The usual way to convert Gentiles to the God of Israel required careful instruction in the Jewish tradition, then men had to undergo circumcision. This same procedure was also propagated by (almost) all other apostles of the early Jesus movement, who, like Paul, felt that the end-time had now come, in which now all Gentiles must be brought to Zion.

Paul was in sharp disagreement. For him the time was so urgent that he, as it were, proposed a simplified procedure for the Gentiles for entrance into the "old" (!) people of God. The theological construction to explain this “Emergency Entrance" is referred to as the doctrine of justification. According to Paul, both Jews (by the commandments of the Torah), and Gentiles (through the well-ordered creation) had knowledge of the will of the Eternal. But those who ignored these or would not meet them, would incur the death penalty in the final judgment. Jesus had now -- in spite of his sinless life -- suffered death on the cross. This could only be explained in such a way that he had taken this punishment of death, so to speak, voluntarily and on behalf of all others upon himself (“substitutional atoning death"). Paul was convinced that non-Jews could now in faith rely on this already anticipated judgement of death by the death of Jesus. Gentiles would have to document this by baptism, which would make them through the Holy Spirit a "new creation" and thereby the commandments of the Torah would be fulfilled. In this way, the Gentiles would, without lengthy instruction and circumcision, become members of the people of Israel.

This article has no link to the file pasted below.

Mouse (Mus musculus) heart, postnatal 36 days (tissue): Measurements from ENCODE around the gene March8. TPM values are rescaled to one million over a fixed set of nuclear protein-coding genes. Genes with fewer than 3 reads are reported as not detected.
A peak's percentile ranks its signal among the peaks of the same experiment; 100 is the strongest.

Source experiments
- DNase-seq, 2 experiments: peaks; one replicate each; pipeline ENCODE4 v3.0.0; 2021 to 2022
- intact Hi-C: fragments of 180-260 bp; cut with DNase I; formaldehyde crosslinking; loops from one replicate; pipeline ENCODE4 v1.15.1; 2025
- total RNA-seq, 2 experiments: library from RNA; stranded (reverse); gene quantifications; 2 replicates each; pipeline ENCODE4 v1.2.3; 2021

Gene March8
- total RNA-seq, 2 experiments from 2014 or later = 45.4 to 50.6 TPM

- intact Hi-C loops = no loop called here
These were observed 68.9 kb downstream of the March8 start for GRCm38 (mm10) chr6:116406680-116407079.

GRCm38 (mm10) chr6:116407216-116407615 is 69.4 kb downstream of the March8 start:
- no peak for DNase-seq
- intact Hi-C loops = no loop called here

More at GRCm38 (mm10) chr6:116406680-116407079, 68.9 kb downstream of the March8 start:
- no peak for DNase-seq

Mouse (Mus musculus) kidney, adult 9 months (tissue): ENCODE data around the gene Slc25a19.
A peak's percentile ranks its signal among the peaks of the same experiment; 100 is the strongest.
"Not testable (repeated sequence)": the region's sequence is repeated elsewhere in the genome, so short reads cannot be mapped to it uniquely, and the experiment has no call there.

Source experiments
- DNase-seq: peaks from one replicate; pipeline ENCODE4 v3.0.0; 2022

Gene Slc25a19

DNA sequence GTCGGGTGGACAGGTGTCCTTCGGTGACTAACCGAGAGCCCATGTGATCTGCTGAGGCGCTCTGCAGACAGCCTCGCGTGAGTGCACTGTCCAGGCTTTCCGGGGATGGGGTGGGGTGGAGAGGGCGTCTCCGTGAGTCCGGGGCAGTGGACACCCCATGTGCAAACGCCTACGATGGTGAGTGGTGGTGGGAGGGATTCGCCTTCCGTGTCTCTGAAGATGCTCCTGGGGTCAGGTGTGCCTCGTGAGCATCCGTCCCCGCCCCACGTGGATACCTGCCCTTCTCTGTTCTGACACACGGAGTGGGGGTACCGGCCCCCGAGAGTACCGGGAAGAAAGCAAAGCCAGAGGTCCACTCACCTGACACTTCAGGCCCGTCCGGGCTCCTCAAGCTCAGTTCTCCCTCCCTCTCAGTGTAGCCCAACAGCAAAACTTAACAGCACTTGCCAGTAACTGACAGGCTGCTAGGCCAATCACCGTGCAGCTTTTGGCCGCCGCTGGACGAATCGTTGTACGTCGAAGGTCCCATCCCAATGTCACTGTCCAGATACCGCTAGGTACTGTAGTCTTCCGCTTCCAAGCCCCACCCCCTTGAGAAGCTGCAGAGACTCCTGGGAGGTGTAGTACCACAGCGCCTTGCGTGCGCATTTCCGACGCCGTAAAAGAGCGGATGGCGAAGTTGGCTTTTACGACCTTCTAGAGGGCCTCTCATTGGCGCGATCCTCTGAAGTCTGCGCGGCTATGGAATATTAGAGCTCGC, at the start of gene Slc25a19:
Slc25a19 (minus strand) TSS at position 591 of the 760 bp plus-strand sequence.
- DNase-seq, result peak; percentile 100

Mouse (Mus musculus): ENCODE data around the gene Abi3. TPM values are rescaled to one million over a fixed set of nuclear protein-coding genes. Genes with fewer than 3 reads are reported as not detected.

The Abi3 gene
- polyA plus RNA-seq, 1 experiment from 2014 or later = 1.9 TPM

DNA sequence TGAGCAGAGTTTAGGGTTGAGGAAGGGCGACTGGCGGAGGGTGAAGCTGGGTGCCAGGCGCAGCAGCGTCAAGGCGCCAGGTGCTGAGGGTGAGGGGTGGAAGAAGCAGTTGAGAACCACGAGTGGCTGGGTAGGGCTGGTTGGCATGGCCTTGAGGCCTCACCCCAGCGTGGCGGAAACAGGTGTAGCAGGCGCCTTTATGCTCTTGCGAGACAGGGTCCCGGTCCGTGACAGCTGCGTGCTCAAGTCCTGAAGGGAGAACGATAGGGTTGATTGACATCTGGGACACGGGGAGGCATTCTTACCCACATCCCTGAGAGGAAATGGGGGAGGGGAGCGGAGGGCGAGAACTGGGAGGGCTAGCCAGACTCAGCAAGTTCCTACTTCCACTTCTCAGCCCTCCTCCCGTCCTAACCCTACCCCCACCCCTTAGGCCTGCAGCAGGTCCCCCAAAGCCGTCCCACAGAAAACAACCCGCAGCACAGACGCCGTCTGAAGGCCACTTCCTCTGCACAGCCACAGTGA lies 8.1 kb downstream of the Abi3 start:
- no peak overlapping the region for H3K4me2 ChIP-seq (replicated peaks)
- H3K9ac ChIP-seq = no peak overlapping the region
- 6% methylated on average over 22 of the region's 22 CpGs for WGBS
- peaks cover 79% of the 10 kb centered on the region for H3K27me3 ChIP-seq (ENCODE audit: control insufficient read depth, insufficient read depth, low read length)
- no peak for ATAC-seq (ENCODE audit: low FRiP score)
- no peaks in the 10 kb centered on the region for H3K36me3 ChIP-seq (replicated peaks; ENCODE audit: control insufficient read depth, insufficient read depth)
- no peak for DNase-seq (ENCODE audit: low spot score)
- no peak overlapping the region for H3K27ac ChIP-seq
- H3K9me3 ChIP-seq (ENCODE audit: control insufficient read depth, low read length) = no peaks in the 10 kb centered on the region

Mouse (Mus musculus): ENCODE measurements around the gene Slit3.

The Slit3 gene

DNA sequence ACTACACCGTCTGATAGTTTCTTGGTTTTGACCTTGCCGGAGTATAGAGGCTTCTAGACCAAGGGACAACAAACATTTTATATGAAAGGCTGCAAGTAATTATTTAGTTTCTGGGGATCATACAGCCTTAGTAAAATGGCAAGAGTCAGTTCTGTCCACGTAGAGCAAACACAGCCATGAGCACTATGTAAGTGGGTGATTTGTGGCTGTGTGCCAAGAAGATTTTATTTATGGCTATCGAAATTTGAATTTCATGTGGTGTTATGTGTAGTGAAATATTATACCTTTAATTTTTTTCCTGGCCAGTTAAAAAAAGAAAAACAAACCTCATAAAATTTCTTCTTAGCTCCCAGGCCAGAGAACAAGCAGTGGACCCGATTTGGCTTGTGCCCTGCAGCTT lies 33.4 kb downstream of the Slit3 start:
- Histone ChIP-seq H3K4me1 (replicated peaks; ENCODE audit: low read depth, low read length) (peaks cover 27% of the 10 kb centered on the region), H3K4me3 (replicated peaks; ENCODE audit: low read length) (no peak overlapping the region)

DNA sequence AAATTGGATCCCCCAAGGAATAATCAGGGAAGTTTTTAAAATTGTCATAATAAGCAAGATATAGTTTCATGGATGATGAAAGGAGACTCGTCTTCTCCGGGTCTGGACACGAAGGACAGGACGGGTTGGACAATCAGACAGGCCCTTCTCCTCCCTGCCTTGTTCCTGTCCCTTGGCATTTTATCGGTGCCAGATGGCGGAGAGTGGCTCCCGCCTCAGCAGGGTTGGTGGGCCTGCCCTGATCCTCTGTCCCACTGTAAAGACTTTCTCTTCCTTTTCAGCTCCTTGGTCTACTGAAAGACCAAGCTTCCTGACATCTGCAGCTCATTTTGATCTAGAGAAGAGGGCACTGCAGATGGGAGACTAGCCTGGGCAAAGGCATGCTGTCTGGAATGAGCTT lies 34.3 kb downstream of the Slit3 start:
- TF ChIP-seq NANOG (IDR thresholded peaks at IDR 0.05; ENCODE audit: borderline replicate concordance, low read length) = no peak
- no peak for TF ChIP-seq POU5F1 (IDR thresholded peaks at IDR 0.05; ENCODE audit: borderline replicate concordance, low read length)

By the way, for Jews, this method was not enacted. They were already part of God's people and believed already in the Eternal One of Israel. They were also already committed by circumcision to the observance of the commandments of the Torah. However, Paul was never tired of emphasizing that access to Israel through baptism by no means implied a “second class” membership. No one, neither Jew nor Gentile, would qua ethnicity, because of his circumcision or because of his uncircumcision have any preference over the other .